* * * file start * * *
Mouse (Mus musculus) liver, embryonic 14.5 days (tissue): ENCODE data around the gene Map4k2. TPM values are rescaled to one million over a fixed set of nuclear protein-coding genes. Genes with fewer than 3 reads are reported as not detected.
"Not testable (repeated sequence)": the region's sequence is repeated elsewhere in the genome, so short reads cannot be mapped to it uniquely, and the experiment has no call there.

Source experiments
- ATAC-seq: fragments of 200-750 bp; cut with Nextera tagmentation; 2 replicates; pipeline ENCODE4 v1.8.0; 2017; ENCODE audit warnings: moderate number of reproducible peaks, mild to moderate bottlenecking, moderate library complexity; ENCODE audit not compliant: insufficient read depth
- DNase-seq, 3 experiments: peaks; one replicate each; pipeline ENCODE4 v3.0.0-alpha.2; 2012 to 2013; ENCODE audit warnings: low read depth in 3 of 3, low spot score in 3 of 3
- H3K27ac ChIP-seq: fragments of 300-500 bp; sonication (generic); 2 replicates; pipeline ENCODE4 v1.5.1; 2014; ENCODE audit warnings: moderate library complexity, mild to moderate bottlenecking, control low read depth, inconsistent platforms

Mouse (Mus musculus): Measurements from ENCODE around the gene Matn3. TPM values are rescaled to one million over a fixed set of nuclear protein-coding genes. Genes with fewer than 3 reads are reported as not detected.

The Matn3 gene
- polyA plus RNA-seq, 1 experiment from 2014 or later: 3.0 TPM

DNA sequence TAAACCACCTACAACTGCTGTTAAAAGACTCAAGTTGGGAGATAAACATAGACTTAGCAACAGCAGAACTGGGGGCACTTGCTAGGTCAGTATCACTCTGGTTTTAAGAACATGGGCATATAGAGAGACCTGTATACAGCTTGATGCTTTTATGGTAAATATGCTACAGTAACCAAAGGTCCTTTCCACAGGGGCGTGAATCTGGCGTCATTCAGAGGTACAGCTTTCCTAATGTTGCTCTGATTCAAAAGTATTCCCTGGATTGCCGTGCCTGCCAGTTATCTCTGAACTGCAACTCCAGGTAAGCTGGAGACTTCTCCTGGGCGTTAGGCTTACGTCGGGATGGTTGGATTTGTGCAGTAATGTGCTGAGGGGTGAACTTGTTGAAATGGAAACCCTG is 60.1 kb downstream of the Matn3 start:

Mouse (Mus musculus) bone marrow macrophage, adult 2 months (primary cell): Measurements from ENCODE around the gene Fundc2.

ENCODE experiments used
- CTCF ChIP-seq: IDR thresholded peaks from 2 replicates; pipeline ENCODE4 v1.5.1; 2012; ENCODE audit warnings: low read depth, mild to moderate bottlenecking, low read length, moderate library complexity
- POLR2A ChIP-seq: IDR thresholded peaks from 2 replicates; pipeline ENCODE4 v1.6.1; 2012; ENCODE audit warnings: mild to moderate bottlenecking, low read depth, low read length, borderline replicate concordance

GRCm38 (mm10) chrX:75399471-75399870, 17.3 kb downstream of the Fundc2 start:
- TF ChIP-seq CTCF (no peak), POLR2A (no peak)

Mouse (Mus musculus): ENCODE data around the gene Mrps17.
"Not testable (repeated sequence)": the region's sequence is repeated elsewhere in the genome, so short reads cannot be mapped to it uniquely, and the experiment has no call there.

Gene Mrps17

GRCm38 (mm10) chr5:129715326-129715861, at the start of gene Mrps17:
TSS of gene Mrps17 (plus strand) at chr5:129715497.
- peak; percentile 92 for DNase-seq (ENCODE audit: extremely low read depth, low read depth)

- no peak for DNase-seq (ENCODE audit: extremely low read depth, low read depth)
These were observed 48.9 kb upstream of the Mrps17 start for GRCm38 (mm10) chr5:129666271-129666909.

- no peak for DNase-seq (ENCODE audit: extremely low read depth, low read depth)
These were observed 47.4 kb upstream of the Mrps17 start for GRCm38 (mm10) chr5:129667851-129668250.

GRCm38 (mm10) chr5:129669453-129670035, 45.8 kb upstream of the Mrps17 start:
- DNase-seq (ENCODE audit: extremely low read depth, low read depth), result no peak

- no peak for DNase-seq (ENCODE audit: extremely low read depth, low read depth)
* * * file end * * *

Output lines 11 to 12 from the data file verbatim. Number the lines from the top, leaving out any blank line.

Mouse (Mus musculus) bone marrow macrophage, adult 2 months (primary cell): Measurements from ENCODE around the gene Fundc2.

ENCODE experiments used